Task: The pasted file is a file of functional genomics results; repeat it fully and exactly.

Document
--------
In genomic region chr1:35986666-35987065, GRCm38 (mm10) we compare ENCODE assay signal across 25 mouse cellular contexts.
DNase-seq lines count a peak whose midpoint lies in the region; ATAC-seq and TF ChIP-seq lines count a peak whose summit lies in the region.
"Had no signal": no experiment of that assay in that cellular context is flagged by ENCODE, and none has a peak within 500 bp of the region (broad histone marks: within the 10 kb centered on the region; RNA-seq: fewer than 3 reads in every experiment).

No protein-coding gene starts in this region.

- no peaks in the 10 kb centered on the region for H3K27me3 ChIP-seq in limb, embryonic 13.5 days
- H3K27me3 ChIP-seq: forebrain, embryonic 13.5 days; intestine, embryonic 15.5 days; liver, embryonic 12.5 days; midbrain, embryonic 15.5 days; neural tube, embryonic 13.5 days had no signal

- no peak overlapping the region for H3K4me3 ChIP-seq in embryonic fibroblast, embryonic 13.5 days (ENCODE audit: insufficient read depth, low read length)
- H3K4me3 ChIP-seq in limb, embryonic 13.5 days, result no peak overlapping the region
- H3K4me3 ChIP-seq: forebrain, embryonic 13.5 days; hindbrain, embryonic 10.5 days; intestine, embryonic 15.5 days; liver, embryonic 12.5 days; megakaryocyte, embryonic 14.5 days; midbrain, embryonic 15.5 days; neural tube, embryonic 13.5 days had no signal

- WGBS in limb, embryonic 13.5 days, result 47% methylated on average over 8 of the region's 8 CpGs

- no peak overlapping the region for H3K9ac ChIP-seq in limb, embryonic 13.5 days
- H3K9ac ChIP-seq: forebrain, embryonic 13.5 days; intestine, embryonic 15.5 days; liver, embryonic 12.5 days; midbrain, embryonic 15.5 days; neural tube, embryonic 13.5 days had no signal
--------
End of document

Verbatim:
In genomic region chr1:35986666-35987065, GRCm38 (mm10) we compare ENCODE assay signal across 25 mouse cellular contexts.
DNase-seq lines count a peak whose midpoint lies in the region; ATAC-seq and TF ChIP-seq lines count a peak whose summit lies in the region.
"Had no signal": no experiment of that assay in that cellular context is flagged by ENCODE, and none has a peak within 500 bp of the region (broad histone marks: within the 10 kb centered on the region; RNA-seq: fewer than 3 reads in every experiment).

No protein-coding gene starts in this region.

- no peaks in the 10 kb centered on the region for H3K27me3 ChIP-seq in limb, embryonic 13.5 days
- H3K27me3 ChIP-seq: forebrain, embryonic 13.5 days; intestine, embryonic 15.5 days; liver, embryonic 12.5 days; midbrain, embryonic 15.5 days; neural tube, embryonic 13.5 days had no signal

- no peak overlapping the region for H3K4me3 ChIP-seq in embryonic fibroblast, embryonic 13.5 days (ENCODE audit: insufficient read depth, low read length)
- H3K4me3 ChIP-seq in limb, embryonic 13.5 days, result no peak overlapping the region
- H3K4me3 ChIP-seq: forebrain, embryonic 13.5 days; hindbrain, embryonic 10.5 days; intestine, embryonic 15.5 days; liver, embryonic 12.5 days; megakaryocyte, embryonic 14.5 days; midbrain, embryonic 15.5 days; neural tube, embryonic 13.5 days had no signal

- WGBS in limb, embryonic 13.5 days, result 47% methylated on average over 8 of the region's 8 CpGs

- no peak overlapping the region for H3K9ac ChIP-seq in limb, embryonic 13.5 days
- H3K9ac ChIP-seq: forebrain, embryonic 13.5 days; intestine, embryonic 15.5 days; liver, embryonic 12.5 days; midbrain, embryonic 15.5 days; neural tube, embryonic 13.5 days had no signal